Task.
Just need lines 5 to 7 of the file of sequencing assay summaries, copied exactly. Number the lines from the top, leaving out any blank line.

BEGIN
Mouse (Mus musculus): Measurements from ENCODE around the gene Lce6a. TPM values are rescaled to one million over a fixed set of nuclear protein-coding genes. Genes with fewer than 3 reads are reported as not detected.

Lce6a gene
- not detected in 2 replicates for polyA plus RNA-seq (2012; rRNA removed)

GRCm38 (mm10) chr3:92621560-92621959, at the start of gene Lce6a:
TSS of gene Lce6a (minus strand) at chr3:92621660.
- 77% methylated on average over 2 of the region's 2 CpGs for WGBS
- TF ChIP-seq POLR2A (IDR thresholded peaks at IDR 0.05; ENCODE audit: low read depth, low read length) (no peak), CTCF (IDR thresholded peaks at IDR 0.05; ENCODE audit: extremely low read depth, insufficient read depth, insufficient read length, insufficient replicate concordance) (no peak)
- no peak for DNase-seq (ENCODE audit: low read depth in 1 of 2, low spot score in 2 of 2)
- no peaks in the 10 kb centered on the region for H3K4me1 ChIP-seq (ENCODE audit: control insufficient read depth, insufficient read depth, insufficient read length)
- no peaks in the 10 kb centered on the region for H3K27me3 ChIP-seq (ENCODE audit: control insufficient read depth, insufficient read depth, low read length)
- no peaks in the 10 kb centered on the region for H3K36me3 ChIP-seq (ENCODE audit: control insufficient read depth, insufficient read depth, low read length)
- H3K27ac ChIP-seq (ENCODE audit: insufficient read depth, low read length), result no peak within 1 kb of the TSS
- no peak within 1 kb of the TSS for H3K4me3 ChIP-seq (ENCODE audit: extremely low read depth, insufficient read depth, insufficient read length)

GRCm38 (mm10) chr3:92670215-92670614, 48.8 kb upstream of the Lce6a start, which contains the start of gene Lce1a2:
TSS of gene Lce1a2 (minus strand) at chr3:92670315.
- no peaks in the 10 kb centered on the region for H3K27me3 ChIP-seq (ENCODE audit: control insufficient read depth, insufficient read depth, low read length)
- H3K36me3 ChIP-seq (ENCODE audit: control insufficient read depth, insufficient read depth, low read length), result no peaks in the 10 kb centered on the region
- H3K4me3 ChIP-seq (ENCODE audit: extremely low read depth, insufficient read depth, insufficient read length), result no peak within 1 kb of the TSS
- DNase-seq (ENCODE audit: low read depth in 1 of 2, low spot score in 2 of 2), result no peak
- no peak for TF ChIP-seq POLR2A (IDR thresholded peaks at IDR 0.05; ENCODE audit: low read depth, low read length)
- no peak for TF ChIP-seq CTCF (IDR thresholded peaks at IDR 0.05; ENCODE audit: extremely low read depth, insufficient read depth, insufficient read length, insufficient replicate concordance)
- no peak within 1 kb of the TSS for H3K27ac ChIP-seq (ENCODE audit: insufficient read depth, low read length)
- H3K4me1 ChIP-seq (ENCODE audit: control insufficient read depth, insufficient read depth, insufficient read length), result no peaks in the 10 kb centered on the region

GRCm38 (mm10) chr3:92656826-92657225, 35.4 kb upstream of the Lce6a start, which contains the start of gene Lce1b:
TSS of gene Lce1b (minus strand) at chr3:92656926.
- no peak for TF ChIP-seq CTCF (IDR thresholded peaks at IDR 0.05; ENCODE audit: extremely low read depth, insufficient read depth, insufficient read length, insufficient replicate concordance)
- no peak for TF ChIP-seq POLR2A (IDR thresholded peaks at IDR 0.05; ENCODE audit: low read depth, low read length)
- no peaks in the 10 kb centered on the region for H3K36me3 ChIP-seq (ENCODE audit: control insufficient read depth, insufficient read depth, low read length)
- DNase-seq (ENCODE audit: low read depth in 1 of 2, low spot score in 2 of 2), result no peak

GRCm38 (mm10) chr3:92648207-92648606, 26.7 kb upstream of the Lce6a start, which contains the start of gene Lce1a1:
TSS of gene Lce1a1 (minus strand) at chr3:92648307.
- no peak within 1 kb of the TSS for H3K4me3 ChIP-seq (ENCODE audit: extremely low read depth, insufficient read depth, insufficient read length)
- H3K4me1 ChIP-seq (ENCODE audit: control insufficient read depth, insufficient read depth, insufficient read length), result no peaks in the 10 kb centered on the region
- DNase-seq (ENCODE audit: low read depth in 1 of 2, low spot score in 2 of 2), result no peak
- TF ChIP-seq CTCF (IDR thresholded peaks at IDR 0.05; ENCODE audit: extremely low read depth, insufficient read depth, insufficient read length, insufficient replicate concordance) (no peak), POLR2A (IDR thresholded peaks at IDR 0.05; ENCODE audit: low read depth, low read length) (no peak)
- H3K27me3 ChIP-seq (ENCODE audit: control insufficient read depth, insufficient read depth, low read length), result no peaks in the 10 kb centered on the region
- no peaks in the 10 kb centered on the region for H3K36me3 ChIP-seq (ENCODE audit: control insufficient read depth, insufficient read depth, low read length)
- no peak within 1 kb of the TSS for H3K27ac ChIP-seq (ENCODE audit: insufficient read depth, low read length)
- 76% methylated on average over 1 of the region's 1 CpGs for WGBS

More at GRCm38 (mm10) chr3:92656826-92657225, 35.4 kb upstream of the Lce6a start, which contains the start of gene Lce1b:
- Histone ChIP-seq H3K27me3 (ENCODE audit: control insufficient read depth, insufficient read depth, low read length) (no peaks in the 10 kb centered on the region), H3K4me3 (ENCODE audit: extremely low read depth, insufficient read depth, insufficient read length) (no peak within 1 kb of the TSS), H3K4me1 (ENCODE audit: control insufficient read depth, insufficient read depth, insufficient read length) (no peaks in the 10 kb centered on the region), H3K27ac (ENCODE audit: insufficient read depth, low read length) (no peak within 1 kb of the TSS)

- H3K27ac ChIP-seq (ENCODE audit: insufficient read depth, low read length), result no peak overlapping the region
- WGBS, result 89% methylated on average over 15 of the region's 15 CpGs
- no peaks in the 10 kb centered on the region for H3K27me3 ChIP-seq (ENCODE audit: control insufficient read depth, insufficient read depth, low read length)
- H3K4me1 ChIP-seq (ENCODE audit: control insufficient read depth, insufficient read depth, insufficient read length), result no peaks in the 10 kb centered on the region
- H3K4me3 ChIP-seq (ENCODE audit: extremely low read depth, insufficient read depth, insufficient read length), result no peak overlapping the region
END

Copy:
TSS of gene Lce6a (minus strand) at chr3:92621660.
- 77% methylated on average over 2 of the region's 2 CpGs for WGBS
- TF ChIP-seq POLR2A (IDR thresholded peaks at IDR 0.05; ENCODE audit: low read depth, low read length) (no peak), CTCF (IDR thresholded peaks at IDR 0.05; ENCODE audit: extremely low read depth, insufficient read depth, insufficient read length, insufficient replicate concordance) (no peak)